We are all familiar with the challenges of using plastic cutlery. These utensils notoriously fail at the only task they are made for: cutting and picking up food. In addition, they create a lot of single-use trash, are not recyclable, and there are reusable options.
In recent years, schools have brought plastic cutlery into lunchrooms. For students who must deal with increasingly shorter lunch periods, the ineffectiveness of these utensils can be frustrating. As a result, some schools are switching back to reusable silverware. Some schools and student groups are leading the charge in eliminating plastic and reducing waste in their cafeterias:
The Camden Hills Regional High School Windplanners, a group of students dedicated to ensuring the school’s focus on the environment is front-and-center, was sick of the waste plastic cutlery creates. They asked community members to donate silverware that could be used in the school cafeteria—and the community came through! The switch to silverware was so popular that the Windplanners had to seek additional silverware donations.
Kennebunk Elementary School (KES) found that switching to silverware is helping them separate food waste for compost. Separating food waste can be a challenge for anyone, and KES has the district’s youngest student body. Switching to silverware has eliminated one source of confusion: what bin plastic cutlery goes in. Young kids know intuitively that silverware is not trash, and they know it can be kept on their trays for washing. Not only is KES separating food waste and reducing plastic trash, students are exposed early in life to a culture of environmental stewardship.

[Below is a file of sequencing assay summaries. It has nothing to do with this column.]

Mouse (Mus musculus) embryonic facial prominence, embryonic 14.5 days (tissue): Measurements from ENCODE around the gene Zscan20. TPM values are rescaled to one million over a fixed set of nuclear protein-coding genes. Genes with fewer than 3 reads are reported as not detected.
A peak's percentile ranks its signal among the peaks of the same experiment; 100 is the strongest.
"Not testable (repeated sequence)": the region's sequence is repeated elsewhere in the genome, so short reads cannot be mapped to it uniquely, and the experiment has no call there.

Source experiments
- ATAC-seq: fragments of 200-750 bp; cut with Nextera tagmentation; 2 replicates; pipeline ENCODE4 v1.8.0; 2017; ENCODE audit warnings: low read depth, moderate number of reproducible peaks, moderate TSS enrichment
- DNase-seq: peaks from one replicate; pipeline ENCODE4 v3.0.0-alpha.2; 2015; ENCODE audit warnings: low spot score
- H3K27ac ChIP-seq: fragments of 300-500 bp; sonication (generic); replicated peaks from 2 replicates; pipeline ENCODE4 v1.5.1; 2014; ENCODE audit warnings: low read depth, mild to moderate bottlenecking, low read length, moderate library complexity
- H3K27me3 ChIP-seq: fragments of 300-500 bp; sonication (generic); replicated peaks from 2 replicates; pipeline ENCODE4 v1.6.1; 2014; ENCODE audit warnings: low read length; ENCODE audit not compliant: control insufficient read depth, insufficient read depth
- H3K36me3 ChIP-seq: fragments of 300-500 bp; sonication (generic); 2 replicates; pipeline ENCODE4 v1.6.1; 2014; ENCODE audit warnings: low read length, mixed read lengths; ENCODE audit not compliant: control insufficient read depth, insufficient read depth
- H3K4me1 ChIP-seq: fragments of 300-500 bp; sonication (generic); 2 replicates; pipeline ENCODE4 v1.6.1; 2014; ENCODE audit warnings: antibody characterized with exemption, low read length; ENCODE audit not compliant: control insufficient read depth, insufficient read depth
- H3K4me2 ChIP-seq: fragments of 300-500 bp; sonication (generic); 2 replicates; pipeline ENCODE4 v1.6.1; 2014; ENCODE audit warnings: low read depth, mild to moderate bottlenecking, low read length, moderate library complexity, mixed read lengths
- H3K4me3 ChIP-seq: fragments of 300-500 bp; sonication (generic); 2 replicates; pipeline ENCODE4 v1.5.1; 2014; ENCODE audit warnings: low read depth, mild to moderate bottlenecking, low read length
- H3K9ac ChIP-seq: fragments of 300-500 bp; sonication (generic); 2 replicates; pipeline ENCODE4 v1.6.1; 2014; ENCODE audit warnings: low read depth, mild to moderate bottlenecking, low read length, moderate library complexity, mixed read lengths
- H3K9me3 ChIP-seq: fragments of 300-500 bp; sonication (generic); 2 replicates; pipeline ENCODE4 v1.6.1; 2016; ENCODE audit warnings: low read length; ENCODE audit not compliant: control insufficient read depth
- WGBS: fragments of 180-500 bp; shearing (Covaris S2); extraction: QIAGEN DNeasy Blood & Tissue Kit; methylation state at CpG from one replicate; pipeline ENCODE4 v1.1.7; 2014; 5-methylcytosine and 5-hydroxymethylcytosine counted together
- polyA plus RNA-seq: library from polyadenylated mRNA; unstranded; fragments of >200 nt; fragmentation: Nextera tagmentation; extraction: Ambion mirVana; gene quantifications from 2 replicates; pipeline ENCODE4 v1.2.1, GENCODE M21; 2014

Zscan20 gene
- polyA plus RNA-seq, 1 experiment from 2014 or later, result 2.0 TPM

Similarly, Sebago Elementary school students noticed how much plastic cutlery they were throwing out every day after they started the practice of separating food waste. Seizing the moment, science and math teacher Ted Bridge-Koenigsberg and school nutrition staffer Ester Chase pulled out boxes of silverware that had been used in the school’s past but had been moved into storage. After a good cleaning, these durable utensils are back in use and students learned an important message: wastefulness shouldn’t be normal, and saying something about it can create change.
At Waterboro Elementary School, student “Garbologists” help their peers sort recycling, food waste, and trash from their trays. The school has eliminated many sources of single use plastic in the lunchroom, and a generous community member helped the school make an unused cafeteria table into a sophisticated waste disposal station. Waterboro Elementary School’s waste reduction initiatives have spread throughout the school—recycling and compost bins are located by classrooms, too, so students can reduce waste during all times of the day.
And let’s not forget about dealing with those flimsy polystyrene foam lunch trays! Let’s Ban Foam is a student group in York with the mission of eliminating polystyrene (Styrofoam™) foodware from town. So far they’ve been successful at persuading the town to stop purchasing polystyrene products in all municipal departments, including the schools. Now students in the district are served lunch on biodegradable or reusable trays. The School Nutrition Department is going a step further and looking for alternatives to plastic straws, too.
Kudos to these and other students and schools that have made meaningful changes, changes that add up to make a big difference. Switching to reusable silverware and trays keeps thousands of pieces of plastic from filling our landfills, and prevents the need for manufacturing them out of fossil-fuel-based chemicals, and shipping them thousands of miles. If you want to help your school reduce waste, please contact Chrissy Adamowicz, Sustainable Maine Outreach Coordinator, firstname.lastname@example.org or (207) 430-0144 for assistance. You can also receive our School Food Recovery Handbook for tips on how to get programs going in your school.